Communicating with her made me realize that I actually don’t want to do a PhD in design itself because ultimately I don’t want to add more to the body of empirical knowledge about graphic design (though I do want to learn lots about said empirical body of knowledge). Instead, I want to add more to the body of empirical knowledge about teaching graphic design in a distance education setting. I want to empower programs to do it better and I want students emerging from these programs to be better prepared no matter what their previous background may be. So…good stuff to learn and good stuff to sort of boil out in my quest to find just what my path might be. Distance education. Graphic design. Bringing creative knowledge to those who otherwise could never learn in a traditional school setting…sounds like a good adventure to me.
November 9, 2012
November 8, 2012
So, I will admit that sometimes teaching loses its luster for me. Sometimes the mundane daily stuff of grades and planning and answering the same question time and time again crowds out the grand visions of transformation through learning. Sometimes it all gets to be work and the magic fades and I get so, so tired of it all.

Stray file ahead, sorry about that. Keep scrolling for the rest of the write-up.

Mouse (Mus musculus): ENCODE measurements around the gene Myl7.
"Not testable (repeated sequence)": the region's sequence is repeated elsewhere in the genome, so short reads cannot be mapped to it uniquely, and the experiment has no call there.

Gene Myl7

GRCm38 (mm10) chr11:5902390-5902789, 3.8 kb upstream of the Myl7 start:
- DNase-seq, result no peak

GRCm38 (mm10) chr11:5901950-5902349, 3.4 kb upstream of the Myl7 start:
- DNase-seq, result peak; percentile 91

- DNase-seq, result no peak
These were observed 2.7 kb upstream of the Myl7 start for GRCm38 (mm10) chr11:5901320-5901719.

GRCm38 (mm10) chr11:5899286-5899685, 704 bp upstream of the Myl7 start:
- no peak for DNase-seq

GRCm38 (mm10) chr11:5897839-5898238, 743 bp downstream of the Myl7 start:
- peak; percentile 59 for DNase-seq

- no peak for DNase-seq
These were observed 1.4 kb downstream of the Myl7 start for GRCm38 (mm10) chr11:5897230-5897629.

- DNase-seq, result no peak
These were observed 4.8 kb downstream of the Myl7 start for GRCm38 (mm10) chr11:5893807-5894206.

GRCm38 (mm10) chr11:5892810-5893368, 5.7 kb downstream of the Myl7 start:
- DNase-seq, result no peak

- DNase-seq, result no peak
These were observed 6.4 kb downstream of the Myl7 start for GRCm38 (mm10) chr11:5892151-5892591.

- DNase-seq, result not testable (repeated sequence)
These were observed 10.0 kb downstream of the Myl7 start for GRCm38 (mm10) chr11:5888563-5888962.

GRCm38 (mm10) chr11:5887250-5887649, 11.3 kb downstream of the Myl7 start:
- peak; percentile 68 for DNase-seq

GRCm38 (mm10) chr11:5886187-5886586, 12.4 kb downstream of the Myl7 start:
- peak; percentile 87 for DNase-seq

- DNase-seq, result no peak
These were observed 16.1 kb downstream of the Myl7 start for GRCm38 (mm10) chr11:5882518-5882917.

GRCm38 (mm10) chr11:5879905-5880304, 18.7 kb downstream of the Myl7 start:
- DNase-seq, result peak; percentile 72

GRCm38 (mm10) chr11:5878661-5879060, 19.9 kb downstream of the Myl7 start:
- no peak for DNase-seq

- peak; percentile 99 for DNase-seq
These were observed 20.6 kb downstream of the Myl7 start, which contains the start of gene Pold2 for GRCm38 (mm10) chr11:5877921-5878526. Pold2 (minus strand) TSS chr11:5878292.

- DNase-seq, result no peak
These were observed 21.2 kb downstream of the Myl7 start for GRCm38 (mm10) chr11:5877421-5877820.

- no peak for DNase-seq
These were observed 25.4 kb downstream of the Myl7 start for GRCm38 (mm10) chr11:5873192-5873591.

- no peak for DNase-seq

This happened today. It was the perfect storm of too much on my to-do list coupled with a shame about few places where I’d legit made some stupid mistakes that I needed to take full ownership of, served with a twist of my own personal insecurities. I was tired today and I was feeling kind of spent and the last thing I really wanted to do was hear more problems or give more of myself or help find yet another creative solution.